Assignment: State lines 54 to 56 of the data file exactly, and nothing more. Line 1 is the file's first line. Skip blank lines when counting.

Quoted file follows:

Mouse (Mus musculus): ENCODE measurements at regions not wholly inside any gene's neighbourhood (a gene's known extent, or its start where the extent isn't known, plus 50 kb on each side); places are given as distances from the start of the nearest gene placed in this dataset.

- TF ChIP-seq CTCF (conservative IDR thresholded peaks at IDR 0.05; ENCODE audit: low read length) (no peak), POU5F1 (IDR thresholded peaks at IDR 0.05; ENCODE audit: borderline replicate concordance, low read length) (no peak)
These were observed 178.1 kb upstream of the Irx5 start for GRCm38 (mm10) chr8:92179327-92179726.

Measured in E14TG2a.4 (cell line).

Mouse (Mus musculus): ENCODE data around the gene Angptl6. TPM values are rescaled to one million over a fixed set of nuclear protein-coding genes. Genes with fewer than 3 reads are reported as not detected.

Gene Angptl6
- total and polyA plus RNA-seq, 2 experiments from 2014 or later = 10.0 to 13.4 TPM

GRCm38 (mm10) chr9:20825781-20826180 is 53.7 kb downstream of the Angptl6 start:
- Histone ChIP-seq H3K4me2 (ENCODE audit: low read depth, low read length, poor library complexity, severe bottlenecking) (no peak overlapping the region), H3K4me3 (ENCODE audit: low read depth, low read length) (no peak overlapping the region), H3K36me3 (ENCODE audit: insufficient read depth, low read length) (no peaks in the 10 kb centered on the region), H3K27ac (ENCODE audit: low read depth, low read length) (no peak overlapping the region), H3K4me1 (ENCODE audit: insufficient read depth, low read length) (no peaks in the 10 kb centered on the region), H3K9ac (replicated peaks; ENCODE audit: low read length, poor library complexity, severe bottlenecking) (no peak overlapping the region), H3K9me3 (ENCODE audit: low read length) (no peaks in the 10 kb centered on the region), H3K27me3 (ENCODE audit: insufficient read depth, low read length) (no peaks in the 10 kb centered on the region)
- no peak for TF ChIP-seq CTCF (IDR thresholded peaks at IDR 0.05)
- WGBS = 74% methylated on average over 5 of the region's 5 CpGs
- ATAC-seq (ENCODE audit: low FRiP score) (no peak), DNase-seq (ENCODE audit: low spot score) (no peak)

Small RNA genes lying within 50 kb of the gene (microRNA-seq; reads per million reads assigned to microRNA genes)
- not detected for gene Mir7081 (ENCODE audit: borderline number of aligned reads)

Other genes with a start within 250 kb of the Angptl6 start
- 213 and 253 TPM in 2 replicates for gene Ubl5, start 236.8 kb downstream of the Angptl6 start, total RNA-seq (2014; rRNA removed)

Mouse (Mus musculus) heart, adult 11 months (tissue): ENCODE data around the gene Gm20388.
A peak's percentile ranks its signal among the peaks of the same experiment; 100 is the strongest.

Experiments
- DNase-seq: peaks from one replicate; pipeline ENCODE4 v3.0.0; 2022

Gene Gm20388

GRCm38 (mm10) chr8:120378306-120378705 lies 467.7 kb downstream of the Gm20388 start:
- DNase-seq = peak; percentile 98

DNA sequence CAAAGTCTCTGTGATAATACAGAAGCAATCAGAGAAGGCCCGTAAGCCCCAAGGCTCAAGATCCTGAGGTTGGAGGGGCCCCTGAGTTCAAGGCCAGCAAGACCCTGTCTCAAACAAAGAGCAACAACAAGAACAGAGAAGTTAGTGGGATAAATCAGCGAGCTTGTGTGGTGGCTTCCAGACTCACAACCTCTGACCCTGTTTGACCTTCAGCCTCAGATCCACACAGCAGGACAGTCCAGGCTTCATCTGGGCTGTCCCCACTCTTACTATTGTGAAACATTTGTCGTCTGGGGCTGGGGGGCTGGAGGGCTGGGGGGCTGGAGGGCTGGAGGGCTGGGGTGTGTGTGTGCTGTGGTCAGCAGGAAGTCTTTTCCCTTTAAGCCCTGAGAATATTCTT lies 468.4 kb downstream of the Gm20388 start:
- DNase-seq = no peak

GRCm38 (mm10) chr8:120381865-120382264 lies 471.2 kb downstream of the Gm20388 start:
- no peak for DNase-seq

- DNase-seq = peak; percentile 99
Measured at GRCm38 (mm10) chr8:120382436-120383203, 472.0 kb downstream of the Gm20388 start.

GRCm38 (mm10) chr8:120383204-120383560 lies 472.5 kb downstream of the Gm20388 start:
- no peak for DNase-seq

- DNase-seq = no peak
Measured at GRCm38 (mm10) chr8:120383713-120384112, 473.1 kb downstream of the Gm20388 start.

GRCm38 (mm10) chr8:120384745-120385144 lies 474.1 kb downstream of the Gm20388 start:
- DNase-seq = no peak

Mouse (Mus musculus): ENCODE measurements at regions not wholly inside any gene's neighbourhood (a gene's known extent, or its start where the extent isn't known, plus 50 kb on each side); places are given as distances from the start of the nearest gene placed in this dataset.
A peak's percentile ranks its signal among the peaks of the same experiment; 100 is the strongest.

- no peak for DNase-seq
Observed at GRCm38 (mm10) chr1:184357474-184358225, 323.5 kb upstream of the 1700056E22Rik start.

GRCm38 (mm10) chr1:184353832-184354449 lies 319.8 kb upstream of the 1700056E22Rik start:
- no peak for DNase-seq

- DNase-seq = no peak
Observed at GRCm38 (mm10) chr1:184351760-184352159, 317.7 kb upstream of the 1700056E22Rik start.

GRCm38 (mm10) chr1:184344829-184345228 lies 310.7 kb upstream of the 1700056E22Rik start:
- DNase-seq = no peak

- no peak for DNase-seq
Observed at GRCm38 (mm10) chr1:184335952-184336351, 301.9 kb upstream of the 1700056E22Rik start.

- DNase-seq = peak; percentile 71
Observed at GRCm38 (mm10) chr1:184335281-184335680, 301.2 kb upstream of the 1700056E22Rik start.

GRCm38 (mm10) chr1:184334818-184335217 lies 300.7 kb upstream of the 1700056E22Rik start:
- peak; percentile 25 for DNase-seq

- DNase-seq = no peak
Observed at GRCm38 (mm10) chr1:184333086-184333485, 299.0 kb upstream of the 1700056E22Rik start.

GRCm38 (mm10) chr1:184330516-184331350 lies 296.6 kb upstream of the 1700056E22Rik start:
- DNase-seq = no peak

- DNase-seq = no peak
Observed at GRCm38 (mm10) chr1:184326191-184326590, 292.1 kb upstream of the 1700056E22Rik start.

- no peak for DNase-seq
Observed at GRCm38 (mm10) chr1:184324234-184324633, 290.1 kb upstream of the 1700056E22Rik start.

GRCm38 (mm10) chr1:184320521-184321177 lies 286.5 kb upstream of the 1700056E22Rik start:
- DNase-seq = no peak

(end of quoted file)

GRCm38 (mm10) chr1:184330516-184331350 lies 296.6 kb upstream of the 1700056E22Rik start:
- DNase-seq = no peak

- DNase-seq = no peak